Seattle Asian Art Museum set to reopen to public after 3-year renovation
As Seattle slowly starts to open up as COVID-19 cases decline and vaccinations increase, places like the Seattle Art Museum have started to reopen their exhibits, and that includes the Seattle Asian Art Museum in Volunteer Park.
The Seattle Asian Art Museum has undergone a transformation after being closed for three years.
“We’re very, very excited that we’re going to be reopening the Seattle Asian Art Museum,” said Amada Cruz, director and CEO of the Seattle Art Museum. “So for those of you who have never been there, you’re in for a treat because the Asian Art Museum is an historic building from 1933, it’s a sort of quintessential art deco gem in the middle of this beautiful park.”
“And when you walk in, you’re going to see a world class collection of art and artifacts from all over Asia,” Cruz continued. “The museum underwent a three-year renovation, so it is looking particularly spiffy, and clean, and there’s lots of natural light. And there’s a really wonderful relationship between the park and the building and the artworks now, so it’s really a gem.”
There’s now a glass area in the back of the building where museum visitors can look out over the park. For those in the park, Cruz says they can look up inside and “see this beautiful buddha, which is sort of glowing and floating above you.”
The Seattle Art Museum, Cruz explained, actually started as a collection of Asian art from a Dr. Fuller and his wife. They were the main donors of the collection and of the building itself.
“They actually funded the building,” Cruz said. “So this goes back to the 30s. That is really the heart and soul of the Seattle Art Museum, but it needed some renovations after being around from the 30s. And so what’s really interesting about the renovations is you don’t actually see a lot of what happened during those three years because essentially what you have is a 21st century infrastructure hidden behind a 1933 art deco beautiful gem. Unfortunately, we can’t peel back the walls and show you all the wonderful structural enhancements that we made.”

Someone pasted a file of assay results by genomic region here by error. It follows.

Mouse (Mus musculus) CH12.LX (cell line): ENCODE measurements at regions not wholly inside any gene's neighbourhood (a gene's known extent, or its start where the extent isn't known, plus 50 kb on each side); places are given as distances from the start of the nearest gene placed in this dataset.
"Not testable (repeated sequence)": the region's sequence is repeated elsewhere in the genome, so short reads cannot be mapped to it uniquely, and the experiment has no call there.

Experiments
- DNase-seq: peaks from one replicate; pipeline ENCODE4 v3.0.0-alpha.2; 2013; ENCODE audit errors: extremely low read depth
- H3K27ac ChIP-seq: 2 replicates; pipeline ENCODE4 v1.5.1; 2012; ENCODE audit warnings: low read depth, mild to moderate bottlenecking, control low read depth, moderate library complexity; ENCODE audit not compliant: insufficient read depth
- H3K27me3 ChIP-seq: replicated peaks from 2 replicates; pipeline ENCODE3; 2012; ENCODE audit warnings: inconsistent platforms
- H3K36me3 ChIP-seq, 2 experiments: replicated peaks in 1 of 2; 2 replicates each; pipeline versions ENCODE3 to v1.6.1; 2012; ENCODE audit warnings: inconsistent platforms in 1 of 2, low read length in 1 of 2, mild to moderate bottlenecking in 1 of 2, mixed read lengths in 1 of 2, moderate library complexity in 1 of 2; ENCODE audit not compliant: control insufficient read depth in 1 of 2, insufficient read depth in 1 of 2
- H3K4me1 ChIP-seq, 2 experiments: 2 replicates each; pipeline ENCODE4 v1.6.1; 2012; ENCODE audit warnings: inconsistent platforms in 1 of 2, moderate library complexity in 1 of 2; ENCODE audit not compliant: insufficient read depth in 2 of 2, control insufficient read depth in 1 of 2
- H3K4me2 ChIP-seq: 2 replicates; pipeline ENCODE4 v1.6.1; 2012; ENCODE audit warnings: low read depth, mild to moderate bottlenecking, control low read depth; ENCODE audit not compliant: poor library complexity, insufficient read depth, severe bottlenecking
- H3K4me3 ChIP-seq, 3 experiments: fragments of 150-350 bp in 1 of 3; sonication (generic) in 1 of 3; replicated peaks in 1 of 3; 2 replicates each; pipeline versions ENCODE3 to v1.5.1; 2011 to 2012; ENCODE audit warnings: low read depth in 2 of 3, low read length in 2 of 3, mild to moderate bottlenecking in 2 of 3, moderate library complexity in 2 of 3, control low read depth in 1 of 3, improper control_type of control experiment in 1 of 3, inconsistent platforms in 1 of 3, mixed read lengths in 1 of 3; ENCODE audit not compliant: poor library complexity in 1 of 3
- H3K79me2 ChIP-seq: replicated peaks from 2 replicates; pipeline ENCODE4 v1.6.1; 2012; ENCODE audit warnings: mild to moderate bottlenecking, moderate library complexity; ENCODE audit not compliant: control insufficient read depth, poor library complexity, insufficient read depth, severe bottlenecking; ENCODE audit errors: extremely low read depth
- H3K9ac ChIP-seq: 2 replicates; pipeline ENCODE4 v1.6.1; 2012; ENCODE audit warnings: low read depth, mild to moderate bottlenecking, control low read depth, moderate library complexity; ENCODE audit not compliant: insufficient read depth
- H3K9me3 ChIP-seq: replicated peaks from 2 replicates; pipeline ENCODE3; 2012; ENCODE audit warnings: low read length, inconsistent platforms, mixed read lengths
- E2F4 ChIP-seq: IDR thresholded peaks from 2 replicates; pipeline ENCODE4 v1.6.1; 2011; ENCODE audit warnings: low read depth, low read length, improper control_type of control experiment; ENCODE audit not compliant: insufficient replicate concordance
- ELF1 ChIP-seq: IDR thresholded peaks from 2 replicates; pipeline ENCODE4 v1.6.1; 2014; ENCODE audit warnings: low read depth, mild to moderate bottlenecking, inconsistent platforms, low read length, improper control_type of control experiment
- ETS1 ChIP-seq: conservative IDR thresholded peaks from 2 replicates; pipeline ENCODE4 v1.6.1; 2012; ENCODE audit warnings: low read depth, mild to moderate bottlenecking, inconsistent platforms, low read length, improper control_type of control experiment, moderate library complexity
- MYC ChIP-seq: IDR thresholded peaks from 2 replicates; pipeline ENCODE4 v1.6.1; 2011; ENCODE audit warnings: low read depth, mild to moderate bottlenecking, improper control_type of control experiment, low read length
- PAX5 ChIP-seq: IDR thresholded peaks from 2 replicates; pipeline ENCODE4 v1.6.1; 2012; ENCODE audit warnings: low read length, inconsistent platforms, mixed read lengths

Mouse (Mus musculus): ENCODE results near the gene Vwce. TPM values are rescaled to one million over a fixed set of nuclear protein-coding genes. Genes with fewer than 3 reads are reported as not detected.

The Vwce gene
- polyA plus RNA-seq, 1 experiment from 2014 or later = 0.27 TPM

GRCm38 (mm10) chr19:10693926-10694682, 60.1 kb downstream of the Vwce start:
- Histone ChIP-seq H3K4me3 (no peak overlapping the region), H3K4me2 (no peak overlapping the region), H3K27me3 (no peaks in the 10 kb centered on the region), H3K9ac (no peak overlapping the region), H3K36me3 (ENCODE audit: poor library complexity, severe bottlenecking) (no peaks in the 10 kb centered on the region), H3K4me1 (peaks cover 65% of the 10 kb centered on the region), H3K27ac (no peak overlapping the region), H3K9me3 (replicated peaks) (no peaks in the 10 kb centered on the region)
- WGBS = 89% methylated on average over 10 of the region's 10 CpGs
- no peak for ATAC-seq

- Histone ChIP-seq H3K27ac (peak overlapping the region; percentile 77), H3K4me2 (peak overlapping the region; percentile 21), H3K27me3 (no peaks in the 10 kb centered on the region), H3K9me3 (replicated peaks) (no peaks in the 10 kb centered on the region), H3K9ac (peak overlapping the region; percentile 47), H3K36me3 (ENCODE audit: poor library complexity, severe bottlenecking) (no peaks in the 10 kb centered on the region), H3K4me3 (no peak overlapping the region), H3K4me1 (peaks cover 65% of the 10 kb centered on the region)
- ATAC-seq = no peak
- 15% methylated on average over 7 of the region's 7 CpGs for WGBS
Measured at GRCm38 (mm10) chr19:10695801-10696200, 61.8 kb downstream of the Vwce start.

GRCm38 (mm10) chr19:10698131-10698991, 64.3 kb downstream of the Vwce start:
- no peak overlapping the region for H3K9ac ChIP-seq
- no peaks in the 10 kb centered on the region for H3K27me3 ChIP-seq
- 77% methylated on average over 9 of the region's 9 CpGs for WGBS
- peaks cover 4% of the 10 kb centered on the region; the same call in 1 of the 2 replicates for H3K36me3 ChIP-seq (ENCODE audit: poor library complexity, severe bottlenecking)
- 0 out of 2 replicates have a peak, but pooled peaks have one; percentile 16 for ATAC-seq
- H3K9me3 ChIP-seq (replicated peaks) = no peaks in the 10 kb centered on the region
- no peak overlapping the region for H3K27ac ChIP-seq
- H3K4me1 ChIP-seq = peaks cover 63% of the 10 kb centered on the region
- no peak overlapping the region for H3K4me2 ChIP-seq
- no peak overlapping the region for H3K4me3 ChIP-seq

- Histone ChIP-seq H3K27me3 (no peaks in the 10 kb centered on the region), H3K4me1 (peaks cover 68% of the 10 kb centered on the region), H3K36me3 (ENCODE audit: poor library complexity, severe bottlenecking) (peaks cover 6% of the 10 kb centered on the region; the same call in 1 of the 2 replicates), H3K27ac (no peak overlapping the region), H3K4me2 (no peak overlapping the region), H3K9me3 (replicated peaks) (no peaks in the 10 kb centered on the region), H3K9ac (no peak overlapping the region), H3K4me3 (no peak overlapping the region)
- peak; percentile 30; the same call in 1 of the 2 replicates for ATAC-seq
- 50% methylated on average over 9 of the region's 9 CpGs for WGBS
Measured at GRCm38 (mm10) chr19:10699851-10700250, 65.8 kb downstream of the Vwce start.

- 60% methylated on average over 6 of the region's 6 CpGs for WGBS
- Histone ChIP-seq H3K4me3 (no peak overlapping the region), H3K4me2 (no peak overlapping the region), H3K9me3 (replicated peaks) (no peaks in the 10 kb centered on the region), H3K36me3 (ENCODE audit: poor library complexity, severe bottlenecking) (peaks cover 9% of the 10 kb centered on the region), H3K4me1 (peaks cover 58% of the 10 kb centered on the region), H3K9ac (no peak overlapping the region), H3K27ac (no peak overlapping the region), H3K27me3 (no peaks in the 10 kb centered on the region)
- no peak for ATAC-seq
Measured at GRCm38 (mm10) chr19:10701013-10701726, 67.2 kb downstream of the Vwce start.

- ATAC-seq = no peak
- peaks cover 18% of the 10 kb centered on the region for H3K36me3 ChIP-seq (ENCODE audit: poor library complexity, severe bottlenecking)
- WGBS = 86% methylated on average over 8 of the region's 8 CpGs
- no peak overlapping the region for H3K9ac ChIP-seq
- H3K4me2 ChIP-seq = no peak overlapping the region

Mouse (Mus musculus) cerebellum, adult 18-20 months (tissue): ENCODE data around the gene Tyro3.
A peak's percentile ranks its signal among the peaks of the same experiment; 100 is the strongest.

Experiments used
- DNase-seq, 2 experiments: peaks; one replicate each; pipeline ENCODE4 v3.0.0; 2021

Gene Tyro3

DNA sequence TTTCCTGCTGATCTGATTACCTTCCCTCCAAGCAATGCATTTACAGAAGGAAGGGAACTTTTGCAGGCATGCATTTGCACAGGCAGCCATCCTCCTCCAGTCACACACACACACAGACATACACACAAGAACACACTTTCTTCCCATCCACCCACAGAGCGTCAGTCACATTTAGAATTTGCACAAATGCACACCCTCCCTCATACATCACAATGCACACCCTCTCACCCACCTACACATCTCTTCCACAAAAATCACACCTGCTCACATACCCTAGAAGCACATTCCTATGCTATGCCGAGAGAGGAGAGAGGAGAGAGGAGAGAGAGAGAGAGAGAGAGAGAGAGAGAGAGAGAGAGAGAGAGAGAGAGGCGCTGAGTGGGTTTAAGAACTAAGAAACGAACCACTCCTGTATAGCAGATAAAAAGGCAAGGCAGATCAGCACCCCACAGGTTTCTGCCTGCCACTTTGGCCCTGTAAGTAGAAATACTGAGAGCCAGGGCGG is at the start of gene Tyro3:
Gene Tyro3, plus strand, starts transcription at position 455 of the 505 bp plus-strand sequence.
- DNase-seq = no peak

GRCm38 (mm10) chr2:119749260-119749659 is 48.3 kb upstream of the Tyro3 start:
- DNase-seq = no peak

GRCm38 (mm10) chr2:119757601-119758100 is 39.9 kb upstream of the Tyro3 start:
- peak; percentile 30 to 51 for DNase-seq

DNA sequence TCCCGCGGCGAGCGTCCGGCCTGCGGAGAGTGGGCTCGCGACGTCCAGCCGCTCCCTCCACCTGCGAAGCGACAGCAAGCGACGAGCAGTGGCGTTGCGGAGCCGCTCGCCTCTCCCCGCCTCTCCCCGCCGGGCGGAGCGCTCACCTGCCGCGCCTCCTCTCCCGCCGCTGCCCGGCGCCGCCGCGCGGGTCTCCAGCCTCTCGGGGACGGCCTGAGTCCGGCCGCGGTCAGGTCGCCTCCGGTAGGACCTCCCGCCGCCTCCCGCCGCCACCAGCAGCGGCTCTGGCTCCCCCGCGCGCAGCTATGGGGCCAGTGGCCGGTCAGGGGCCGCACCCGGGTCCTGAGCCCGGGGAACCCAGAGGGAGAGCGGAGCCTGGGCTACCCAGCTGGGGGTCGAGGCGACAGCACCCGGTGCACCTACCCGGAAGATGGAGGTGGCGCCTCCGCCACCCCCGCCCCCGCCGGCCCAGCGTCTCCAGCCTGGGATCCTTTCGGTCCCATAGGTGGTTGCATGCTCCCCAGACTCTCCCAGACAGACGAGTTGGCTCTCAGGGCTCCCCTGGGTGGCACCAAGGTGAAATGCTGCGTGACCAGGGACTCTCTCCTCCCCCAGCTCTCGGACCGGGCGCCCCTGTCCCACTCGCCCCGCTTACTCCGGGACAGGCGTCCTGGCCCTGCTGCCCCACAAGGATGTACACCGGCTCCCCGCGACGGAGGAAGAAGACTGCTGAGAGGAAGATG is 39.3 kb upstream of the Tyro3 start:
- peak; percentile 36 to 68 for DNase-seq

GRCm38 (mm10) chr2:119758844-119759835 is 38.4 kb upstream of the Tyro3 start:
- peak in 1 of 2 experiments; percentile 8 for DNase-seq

The art at the Seattle Asian Art Museum is now arranged around 12 themes central to Asia’s arts and societies, rather than by country or location.
“They’re themes that we all share actually I guess an interest in — worship, celebration, birth, death. It’s actually so interesting because you start making connections between all these disparate works of art and all these different eras and visual codes,” Cruz said. “A little bit of a risk perhaps when we first opened up, but it has gotten rave reviews and people find it quite refreshing.”
Cruz sees the reopening of this museum as especially timely.
“To have a specific building in a specific place that celebrates the arts and culture and societies of all of Asia is very, very important. Also, specifically, I think on the West Coast and in Seattle because we have this deep connection with Asia and the Pacific Rim where we are, but also celebrating that culture is becoming is so important with the changing demographics here,” Cruz said. “But also at this historic moment when we’ve seen some pretty harrowing instances of violence against Asian and Asian-Americans and Pacific Islanders. From my point of view to, at this particular moment, be able to reopen this museum and celebrate all these cultures is enormously important as well.”
The Seattle Asian Art Museum reopens to the public on May 28. You can get tickets here. For now, museum capacity is still reduced to keep everyone safe and masks are required.
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